A high-profile U.S. Senate critic of nuclear-weapons spending on Friday introduced a bill that would cut $100 billion over the next decade in arsenal outlays.
The Smarter Approach to Nuclear Expenditures — or “SANE” — Act, filed by Senator Edward Markey (D-Mass.), is co-sponsored by Senator Jeff Merkley (D-Ore.). Companion legislation has been introduced in the House by Representative Earl Blumenauer (D-Ore.).
“America faces a real choice: spend billions on nuclear weapons we no longer need or fund programs that educate our children and help find cures to deadly diseases,” Markey said in provided comments.
Markey previously introduced the SANE Act as a House representative in 2012 and 2013. Though the bills collected a number of co-sponsors, they ultimately got nowhere in the Republican-dominated chamber. It is unclear if Markey’s legislation will receive more serious attention in the Democrat-led Senate.
The new SANE Act legislation, like previous incarnations, would reduce from 12 to eight the number of SSBN(X) ballistic-missile submarines that are to replace the retiring Ohio-class fleet. The bill also would limit to eight the number of Ohio-class submarines that can currently be fielded. These steps are forecast to produce $16 billion in savings, according to a release from Markey’s office.
The legislation would do away with any potential nuclear mission for the F-35 and postpone through 2023 development of a new long-range strike bomber resulting in an anticipated $32 billion.
Programs to modernize various nuclear warheads would be done away with under the bill, and work would be delayed on a new class of intercontinental ballistic missiles, resulting in an estimated $15 billion in taxpayer dollars.
“As we’ve seen in recent stories, the human beings who control [nuclear weapons] can be unreliable,” Blumenauer said in a statement included in the Markey release. He apparently was referring to recent scandals surrounding the Air Force’s nuclear-missile mission, which have highlighted a number of problems with professionalism and morale inside the officer corps assigned to control the ICBMs.
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"North Korea said on Friday it might test a hydrogen bomb over the Pacific Ocean after President Donald Trump vowed to destroy the reclusive country, with leader Kim Jong Un promising to make Trump pay dearly for his threats. Kim did not specify what action he would take against the United States or Trump, whom he called a 'mentally deranged U.S. dotard' in the latest bout of insults the two leaders have traded in recent weeks."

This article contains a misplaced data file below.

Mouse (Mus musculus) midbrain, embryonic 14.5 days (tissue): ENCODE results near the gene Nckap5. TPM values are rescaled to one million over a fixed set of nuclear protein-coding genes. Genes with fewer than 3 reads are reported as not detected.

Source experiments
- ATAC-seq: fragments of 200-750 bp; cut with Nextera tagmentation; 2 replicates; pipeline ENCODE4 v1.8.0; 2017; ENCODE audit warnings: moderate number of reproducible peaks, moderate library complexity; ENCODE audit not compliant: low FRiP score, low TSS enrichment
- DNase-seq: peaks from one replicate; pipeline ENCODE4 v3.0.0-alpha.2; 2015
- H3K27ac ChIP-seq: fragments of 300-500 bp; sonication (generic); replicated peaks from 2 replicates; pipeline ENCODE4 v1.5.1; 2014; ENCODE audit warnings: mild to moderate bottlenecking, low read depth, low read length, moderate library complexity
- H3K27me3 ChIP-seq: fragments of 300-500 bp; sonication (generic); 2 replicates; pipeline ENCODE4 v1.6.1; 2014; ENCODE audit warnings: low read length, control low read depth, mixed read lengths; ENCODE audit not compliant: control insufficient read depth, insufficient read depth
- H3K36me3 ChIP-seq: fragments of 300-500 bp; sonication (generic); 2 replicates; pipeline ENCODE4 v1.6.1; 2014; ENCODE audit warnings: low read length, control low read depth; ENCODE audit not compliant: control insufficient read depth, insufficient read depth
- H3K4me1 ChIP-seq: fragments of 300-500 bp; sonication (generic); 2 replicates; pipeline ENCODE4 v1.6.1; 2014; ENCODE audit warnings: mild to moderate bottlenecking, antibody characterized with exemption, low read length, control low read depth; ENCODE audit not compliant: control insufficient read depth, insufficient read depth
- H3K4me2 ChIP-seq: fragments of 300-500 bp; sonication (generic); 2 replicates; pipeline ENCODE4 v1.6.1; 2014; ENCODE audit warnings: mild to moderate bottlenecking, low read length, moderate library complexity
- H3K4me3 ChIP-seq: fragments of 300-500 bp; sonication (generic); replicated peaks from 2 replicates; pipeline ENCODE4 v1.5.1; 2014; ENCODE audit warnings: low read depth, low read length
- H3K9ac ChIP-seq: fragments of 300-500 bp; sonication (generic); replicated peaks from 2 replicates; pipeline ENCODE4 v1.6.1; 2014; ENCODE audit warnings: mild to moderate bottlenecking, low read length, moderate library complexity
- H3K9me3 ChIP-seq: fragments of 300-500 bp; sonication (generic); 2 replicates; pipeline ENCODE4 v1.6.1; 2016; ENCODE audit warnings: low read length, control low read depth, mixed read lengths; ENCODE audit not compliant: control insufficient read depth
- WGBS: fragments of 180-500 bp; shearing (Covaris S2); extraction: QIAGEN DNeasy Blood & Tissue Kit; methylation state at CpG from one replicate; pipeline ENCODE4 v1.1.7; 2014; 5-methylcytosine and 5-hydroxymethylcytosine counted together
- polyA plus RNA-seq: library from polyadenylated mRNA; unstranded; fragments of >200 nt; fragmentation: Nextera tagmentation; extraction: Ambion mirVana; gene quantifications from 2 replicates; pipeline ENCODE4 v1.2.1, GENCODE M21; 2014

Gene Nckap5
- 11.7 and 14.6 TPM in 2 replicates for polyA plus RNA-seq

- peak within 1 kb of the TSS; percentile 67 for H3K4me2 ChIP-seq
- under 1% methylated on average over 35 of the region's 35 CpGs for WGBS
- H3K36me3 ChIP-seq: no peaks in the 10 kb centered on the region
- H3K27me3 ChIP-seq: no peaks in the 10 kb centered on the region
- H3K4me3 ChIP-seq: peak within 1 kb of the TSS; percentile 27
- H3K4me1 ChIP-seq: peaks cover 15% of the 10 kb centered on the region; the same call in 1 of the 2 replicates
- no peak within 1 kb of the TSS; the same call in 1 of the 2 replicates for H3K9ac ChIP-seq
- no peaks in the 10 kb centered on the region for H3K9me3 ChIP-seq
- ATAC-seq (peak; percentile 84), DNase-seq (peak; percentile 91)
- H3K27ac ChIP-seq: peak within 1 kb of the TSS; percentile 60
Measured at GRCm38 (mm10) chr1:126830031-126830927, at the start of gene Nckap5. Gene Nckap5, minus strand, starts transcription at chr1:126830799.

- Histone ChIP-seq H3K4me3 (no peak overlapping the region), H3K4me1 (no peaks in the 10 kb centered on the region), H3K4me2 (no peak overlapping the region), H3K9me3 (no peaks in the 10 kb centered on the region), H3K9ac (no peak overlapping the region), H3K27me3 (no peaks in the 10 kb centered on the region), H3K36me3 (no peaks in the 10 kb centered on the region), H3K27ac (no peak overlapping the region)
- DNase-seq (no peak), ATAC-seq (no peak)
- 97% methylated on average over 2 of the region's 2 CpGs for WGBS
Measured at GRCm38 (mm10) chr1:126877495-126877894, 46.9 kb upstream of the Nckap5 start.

President Trump this afternoon announced another round of sanctions on North Korea, calling the regime "a continuing threat." The executive order, which Trump relayed to Congress, bans any ship or plane that has visited North Korea from visiting the United States within 180 days. The order also authorizes sanctions on any financial institution doing business with North Korea, and permits the secretaries of State and the Treasury to sanction any person involved in trading with North Korea, operating a port there, or involved in a variety of industries there.
In response to a reporter's question, President Trump said "he’ll be looking to impose further financial penalties on North Korea over its nuclear and ballistic tests. ... The U.N. has passed two resolutions recently aimed at squeezing the North Korean economy by cutting off oil, labor and exports to the nation." Meanwhile, the Guardian reports that South Korea's unification ministry is sending an $8m aid package aimed at infants and pregnant women in North Korea. The "humanitarian gesture [is] at odds with calls by Japan and the US for unwavering economic and diplomatic pressure on Pyongyang."
President Trump on Tuesday night met with UN Secretary Guterres and President of the General Assembly Miroslav Lajcak. In both cases, as per releases from the White House, Trump pressed them on the need to reform the UN bureaucracy.